Player hacking was the biggest reported problem on the original Dungeon Defenders. To ensure players aren’t cheating in Dungeon Defenders Eternity, and for our future release of Dungeon Defenders II, we needed to create a connected, always online service hosted in a secure environment. This isn’t about DRM. We want to help players have positive experiences in our games where legitimate time and effort is rewarded and cheaters can’t negatively impact everyone else.

Let’s be honest with each other. There aren’t that many players that gave a damn about cheating in Dungeon Defenders. Playing offline or cheating in a co-op action tower defense game isn’t a problem for players. It’s a problem for the developer that wants to sell cosmetic upgrades and consumable boost potions.

, | Movie reviews

Australian director Greg McLean knocked it out of the park with Wolf Creek, an insidiously cruel slasher movie that unfurled like a cross between Picnic at Hanging Rock, The Texas Chainsaw Massacre, and Road Warrior. You could tell from how weirdly paced it was, from its odd structure, that McLean didn’t want to play by the usual movie rules. You might have even been able to tell that he has a background in theater. But then he made a turgid killer alligator movie starring Sam Worthington. Guess how that turned out. So now he’s returned to his previous inspiration with Wolf Creek 2, but I’m afraid we’ve lost whatever creative genius went into Wolf Creek 1.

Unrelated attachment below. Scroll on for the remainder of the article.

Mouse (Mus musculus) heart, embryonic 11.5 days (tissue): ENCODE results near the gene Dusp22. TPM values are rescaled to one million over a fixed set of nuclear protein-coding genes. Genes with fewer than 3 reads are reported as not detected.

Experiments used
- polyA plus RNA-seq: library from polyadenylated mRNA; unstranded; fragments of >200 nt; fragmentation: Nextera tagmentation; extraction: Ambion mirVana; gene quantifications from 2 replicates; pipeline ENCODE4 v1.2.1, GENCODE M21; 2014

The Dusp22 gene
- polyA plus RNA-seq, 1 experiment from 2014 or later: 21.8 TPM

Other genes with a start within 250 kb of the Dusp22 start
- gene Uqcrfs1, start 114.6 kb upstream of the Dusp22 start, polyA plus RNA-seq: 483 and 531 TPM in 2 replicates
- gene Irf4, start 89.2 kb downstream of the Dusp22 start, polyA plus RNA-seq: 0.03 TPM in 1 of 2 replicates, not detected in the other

Like most horror franchises, Wolf Creek 2′s only continuity concern is with its killer, an avuncular but murderous outback redneck meticulously drawled to life by John Jarratt. But this time, the character is played for comedy. He manages to insinuate himself into some absurdly over-the-top situations involving shotguns, meat cleavers, hurtling semis, and kindly old people. It all gets lodged somewhere between funny and gruesome, but it’s not particularly effective as either.

There is, however, one prolonged sequence worth watching. If you’re not paying attention, you might mistake it for torture porn, along the lines of the sickeningly crass Israeli trash Big Bad Wolves (the worst thing you’ll see all month). Jarratt and an actor named Ryan Corr engage in some mental cat-and-mouse, dancing a lovely waltz back and forth across the cultural line between Australia and the U.K. Being an American, I think I only understood about two thirds of it. But I can imagine how well it plays in Perth! McClean’s script comes alive as Jarratt and Corr play off each other, eyeing one another with wonder and horror. Furthermore, McLean demonstrates his theater chops by letting the actors do their dance without a lot of extra business. It would have made a fantastic stage play. Early Stuart Gordon would have been proud!

Wolf Creek 2 is currently available from Netflix instant view and other fine purveyors of trashy horror.

, | Games

Everything you’re about to read is written entirely in earnest. I am 100% sincere and unironic when I say I’m superpsyched for Farming Simulator 15. I haven’t played any of the previous 14 farming simulators. But as a longtime Harvest Moon fan (with the stuffed cow to prove it!) who fondly recalls SimFarm and who has since spent his share of wasted time picking crops in various free-to-play farming boondoggles on Facebook and whatnot, I can appreciate the appeal of laid back agrarian gameplay.